What is My Home Worth?
Over time, the worth of a home will fluctuate up and down. Property values nearly always appreciate in the long term. But in real estate, there are no guarantees.
When your house appreciates you have more resources to borrow against, and you'll see a bigger profit when you sell. But how will you be sure what you're buying now will appreciate over time? Property values in Prescott move up and down for various reasons. The most important thing is that you go with a REALTOR® in Prescott who recognizes the factors that affect local prices.
The economy is assumed to be the number one factor affecting real estate appreciation. It goes without saying that mortgage rates, employment, job growth, government programs and some other national factors have a noticeable impact on your property's value. However, your property's value and the things that play the biggest role in its appreciation depend on the local Prescott economy and housing market.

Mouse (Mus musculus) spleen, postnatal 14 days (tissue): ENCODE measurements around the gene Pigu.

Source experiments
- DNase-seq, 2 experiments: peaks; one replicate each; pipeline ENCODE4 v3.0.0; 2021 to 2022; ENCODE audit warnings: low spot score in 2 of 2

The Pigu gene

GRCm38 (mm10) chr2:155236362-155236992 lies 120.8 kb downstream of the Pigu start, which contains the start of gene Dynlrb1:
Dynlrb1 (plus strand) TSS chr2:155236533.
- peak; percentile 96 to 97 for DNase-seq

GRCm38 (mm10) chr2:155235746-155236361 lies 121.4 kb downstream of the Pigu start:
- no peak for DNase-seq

Access to Services - People typically want homes in the areas with the best and most convenient features, such as our jobs and schools. So those communities consistently appreciate, or keep their value consistently, year to year.
Recent Home Sales - You should receive reports on the recent real estate sales in the districts that you'd like to live in from your REALTOR®. You'll want to learn data like time on market and listing price as opposed to selling price.
History of Appreciation - In the last 5-10 years, have home prices risen or declined? Does location or affordability affect how desirable the neighborhood is considered?
Economic Factors - Have companies moved into or away from an area? Are local companies hiring? Is there a nice blend of jobs in an area, or does it rely upon just one industry? Each of these things plays a role.
It's vital to understand the factors that affect your property's worth. Contact me for an evaluation of your property's value: (928) 308-5086 or by e-mail.
140 N. Montezuma Street
Prescott, AZ 86301
Cell: (928) 308-5086
Why Choose HomeSmart?
To start the year, housing experts all agreed on one thing: 2017 was going to be the year we would see mortgage interest rates begin to rise. After years of historically low rates, and an improving economy, the question wasn’t if they would increase but instead how much they would increase. Some thought we could see rates hit 5-5.5% by the end of the year. However, the exact opposite has happened. Instead of higher rates as we head into the middle of 2017, we now have the lowest rates of the year (as reported by Freddie Mac).